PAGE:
Commentary: Competition law in E. Africa Sept 2021

This commentary follows the presentation by Joyce Karanja, a partner at Bowmans Kenya and specialist in competition law. It contains some of the key points for competition rules in COMESA and the EAC.

Competition Law under COMESA and the EAC

This commentary follows the presentation by Joyce Karanja, a partner at Bowmans Kenya and specialist in competition law. It contains some of the key points for competition rules in COMESA and the EAC.

What is COMESA

COMESA stands for the Common Market for Eastern and Southern Africa. It is created under the Treaty Establishing the Common Market for Eastern and Southern Africa.

COMESA comprises 21 Member States namely: Burundi, Comoros, Democratic Republic of Congo, Djibouti, Egypt, Eritrea, Eswatini, Ethiopia, Libya, Kenya, Madagascar, Malawi, Mauritius, Rwanda, Tunisia, Seychelles, Sudan, Somalia, Uganda. Zambia and Zimbabwe. Notably, some Member States have active domestic competition regulators, or are at various stages of implementing or drafting competition legislation.

COMESA Competition Commission

The COMESA Competition Commission (CCC) was formulated in 2004, but only started active enforcement from 14th January 2013. The CCC has jurisdiction on “all economic activities whether conducted by private or public persons, within or having an effect within, the Common Market”.

Merger Regulation

For a transaction to be notifiable to the CCC it must meet the following two tests:
i) Firstly: the test of a merger, as defined in the COMESA Competition Regulations, 2004. Essentially, the transaction must result in the direct or indirect change of control of a business in COMESA; and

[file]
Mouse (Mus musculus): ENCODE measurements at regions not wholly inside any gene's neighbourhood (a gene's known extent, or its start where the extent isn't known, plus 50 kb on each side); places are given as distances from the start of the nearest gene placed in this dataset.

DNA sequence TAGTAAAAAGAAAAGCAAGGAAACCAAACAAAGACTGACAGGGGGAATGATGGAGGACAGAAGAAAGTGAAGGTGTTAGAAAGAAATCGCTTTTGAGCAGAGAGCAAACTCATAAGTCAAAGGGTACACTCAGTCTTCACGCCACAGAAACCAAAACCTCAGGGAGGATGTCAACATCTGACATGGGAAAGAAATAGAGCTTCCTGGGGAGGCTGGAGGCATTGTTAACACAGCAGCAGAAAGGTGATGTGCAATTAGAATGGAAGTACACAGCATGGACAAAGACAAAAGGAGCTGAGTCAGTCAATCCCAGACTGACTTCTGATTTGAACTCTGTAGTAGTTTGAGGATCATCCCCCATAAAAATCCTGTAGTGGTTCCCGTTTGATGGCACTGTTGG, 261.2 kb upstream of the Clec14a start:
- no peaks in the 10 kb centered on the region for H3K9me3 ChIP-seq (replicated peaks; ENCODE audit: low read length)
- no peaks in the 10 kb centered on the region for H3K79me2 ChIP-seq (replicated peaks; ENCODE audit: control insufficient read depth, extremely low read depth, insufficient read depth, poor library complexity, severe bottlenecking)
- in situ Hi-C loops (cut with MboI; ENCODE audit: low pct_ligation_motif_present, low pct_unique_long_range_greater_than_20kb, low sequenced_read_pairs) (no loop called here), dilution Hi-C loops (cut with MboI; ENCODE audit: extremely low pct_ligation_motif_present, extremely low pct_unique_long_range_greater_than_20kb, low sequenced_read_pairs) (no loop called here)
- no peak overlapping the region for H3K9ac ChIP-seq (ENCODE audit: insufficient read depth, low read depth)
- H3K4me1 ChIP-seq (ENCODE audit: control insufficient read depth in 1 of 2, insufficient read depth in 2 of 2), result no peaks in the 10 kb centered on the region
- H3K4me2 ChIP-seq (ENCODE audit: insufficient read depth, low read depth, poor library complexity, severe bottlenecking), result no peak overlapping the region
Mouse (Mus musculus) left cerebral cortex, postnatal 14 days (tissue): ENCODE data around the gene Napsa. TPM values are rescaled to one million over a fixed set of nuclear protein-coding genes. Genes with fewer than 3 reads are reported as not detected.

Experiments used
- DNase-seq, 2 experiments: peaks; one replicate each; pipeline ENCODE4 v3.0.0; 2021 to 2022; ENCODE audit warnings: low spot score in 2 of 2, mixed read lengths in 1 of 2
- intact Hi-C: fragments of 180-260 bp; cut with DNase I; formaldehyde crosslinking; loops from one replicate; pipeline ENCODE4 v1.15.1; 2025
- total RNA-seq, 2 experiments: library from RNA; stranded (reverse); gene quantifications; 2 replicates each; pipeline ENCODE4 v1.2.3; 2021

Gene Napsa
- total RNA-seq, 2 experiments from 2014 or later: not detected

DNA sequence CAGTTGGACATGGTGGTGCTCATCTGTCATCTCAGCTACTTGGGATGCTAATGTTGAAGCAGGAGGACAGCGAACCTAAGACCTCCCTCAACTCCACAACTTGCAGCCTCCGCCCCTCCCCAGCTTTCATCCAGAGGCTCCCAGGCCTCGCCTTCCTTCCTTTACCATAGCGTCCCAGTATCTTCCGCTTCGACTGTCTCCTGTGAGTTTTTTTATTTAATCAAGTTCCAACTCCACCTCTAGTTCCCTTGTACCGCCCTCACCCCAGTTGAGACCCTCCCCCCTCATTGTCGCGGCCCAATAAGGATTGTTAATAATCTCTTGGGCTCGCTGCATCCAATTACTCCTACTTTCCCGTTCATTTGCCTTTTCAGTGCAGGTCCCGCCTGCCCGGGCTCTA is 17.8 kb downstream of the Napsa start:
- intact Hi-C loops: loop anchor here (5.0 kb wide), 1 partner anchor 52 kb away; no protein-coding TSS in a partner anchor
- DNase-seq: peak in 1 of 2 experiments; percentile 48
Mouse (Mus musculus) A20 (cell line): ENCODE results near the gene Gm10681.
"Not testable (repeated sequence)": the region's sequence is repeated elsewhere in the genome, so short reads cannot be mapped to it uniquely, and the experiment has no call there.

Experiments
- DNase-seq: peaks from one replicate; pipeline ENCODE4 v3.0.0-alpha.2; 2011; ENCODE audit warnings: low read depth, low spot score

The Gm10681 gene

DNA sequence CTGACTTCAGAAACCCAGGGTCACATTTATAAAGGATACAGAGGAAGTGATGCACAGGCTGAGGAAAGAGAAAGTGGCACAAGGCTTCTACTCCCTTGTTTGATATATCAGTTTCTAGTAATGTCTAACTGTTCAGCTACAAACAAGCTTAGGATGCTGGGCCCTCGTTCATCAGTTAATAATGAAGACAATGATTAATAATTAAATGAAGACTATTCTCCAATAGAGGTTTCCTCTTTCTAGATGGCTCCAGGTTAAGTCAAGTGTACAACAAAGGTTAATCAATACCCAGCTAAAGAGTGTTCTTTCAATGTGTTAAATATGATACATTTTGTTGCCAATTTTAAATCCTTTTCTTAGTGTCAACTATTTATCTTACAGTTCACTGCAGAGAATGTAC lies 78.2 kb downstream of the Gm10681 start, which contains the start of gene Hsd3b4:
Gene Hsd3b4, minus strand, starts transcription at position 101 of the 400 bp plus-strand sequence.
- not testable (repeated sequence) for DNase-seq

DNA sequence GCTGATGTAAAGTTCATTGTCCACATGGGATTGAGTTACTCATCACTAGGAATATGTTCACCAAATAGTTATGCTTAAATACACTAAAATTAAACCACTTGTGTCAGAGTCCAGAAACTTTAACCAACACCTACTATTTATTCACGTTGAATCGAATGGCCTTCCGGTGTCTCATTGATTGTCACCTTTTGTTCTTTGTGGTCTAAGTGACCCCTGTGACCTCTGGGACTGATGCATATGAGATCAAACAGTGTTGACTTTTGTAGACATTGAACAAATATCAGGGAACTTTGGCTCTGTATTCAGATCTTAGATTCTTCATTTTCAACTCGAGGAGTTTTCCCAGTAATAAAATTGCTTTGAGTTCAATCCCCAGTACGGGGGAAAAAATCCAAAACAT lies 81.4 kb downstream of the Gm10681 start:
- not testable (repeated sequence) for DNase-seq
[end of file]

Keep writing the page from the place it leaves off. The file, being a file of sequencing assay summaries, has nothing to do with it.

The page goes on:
ii) Secondly: the merger notification thresholds prescribed by the CCC (which are cumulative), namely:
a) Regional dimension test – the merger must have a regional dimension, that is, at least one of the merging parties must operate in two or more COMESA member states; and
b) Financial threshold test – the merger must meet the financial thresholds, which are:
• the combined turnover or assets (whichever is higher) of the merger parties in the Common Market must be at least USD 50 million; and
• at least 2 of the merging parties must have turnover or assets in the Common Market of at least USD 10 million; unless
• more than two thirds of each merging parties’ annual turnover or assets (whichever is higher) in the Common Market is achieved or held within one and the same COMESA Member State (in which case, a COMESA filing will not be required, and national notification obligations will apply instead).


If a CCC merger filing is required, the parties must notify CCC within 30 days of the merging parties’ decision to merge (typically deemed to be the date of the merger agreement). The CCC is required to make a determination within 120 calendar days after receiving a complete merger notification. The CCC’s determination can either be to:
• approve the merger unconditionally or conditionally; or
• reject the merger.

Filing Fees

The merger filing fee is 0.1% of the merging parties’ combined annual turnover or value of assets (whichever is higher) in the Common Market, subject to a maximum of USD 200,000.